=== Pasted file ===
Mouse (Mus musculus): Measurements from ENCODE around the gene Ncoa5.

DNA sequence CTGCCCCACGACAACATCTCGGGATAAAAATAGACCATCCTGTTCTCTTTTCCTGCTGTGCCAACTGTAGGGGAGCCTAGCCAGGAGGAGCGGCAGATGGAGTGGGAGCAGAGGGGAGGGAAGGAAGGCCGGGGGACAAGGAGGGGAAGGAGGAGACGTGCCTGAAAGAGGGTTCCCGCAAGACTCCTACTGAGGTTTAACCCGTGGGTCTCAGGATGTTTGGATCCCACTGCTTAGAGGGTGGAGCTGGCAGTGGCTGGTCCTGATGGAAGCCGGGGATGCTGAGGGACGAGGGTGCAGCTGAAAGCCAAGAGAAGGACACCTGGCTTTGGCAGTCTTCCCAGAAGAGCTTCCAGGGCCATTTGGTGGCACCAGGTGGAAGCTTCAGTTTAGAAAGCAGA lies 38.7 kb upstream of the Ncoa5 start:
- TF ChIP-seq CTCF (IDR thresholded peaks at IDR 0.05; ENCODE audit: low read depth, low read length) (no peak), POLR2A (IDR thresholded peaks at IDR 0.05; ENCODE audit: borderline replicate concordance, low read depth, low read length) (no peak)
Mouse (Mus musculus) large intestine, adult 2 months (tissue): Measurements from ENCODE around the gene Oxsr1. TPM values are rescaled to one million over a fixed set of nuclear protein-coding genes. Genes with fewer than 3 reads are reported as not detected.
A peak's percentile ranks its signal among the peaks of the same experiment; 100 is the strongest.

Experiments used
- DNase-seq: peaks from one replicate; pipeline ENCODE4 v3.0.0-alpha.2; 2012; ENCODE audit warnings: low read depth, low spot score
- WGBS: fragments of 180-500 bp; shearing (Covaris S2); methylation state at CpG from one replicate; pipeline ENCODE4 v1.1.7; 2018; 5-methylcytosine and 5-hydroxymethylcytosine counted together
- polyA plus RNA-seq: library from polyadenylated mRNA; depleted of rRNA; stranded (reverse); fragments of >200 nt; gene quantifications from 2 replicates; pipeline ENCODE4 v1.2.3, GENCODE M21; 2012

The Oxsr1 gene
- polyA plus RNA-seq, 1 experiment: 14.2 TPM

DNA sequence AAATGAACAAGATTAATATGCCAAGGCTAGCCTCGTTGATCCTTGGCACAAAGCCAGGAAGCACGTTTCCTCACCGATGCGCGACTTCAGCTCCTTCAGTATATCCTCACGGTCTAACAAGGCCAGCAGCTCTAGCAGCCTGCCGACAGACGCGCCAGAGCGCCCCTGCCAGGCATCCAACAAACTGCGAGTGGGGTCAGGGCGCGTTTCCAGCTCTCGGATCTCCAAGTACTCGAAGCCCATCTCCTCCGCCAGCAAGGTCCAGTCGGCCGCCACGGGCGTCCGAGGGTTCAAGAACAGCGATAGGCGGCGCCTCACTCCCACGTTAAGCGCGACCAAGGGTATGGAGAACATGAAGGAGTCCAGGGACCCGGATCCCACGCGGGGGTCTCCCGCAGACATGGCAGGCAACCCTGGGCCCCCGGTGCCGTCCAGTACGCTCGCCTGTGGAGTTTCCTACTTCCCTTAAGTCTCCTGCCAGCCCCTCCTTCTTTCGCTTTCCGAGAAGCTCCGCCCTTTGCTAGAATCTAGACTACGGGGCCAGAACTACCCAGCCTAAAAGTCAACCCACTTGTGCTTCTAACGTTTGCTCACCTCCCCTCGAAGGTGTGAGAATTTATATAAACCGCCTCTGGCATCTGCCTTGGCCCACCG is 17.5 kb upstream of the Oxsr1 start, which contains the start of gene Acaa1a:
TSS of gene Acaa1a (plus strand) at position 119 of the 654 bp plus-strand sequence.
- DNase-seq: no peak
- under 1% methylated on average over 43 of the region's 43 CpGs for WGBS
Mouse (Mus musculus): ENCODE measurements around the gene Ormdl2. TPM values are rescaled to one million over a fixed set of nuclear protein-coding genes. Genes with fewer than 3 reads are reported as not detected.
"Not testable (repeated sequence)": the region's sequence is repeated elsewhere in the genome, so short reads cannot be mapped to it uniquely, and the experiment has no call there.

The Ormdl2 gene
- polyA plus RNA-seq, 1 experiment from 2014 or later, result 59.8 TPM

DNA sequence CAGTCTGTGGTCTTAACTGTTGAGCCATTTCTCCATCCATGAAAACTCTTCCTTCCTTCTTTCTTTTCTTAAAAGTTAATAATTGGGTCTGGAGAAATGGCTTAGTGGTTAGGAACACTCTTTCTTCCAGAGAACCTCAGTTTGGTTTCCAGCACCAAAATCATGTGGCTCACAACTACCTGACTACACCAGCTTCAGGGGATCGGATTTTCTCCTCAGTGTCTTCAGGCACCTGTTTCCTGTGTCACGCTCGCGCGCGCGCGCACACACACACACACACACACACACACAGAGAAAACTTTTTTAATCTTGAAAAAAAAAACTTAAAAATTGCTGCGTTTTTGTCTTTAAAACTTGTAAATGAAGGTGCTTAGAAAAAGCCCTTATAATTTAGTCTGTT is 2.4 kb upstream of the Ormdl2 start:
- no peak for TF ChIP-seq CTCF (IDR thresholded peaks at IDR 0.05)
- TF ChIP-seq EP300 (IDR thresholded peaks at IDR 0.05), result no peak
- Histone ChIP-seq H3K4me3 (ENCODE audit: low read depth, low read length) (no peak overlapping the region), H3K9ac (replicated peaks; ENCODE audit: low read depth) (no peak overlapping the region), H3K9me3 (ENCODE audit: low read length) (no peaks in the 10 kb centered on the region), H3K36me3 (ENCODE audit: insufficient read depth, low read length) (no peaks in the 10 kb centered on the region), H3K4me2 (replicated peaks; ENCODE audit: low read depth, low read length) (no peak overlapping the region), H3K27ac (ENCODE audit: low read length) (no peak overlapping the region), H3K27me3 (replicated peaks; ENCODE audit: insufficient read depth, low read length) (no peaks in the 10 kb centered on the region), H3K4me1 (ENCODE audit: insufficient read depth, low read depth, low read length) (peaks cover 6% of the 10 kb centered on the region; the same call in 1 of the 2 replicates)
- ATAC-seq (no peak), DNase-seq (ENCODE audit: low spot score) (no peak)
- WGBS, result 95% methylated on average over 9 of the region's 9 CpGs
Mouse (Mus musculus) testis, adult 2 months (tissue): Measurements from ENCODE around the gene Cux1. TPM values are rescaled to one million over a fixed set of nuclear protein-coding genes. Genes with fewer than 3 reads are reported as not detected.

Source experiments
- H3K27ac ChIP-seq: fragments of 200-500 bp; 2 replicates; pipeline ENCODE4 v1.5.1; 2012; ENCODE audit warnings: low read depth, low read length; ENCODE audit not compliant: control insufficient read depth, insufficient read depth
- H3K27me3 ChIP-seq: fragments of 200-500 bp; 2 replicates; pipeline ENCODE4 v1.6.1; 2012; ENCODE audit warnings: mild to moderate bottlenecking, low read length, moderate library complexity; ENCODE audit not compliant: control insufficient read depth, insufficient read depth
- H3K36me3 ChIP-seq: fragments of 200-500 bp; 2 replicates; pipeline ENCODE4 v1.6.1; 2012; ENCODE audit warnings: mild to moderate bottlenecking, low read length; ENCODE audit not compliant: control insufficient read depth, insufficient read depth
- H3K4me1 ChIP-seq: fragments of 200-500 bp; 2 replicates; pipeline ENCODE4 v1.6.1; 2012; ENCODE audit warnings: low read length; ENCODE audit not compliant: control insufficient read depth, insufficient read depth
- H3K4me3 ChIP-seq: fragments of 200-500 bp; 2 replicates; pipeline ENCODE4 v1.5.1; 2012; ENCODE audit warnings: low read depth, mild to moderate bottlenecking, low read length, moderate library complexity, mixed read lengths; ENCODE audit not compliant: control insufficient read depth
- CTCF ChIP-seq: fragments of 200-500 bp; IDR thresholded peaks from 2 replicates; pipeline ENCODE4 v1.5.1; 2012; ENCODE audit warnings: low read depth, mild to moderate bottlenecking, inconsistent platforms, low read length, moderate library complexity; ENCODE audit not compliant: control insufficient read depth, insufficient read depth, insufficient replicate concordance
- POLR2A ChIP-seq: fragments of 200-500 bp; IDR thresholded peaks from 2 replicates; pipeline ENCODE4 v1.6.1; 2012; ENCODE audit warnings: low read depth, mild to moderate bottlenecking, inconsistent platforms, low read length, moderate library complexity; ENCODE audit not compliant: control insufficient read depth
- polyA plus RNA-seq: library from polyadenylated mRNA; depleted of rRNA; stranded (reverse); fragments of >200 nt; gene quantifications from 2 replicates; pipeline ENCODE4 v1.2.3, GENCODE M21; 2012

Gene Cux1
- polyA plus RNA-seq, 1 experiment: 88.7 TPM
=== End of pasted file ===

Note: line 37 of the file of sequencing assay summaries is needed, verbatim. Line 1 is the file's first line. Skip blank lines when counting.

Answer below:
- polyA plus RNA-seq, 1 experiment: 88.7 TPM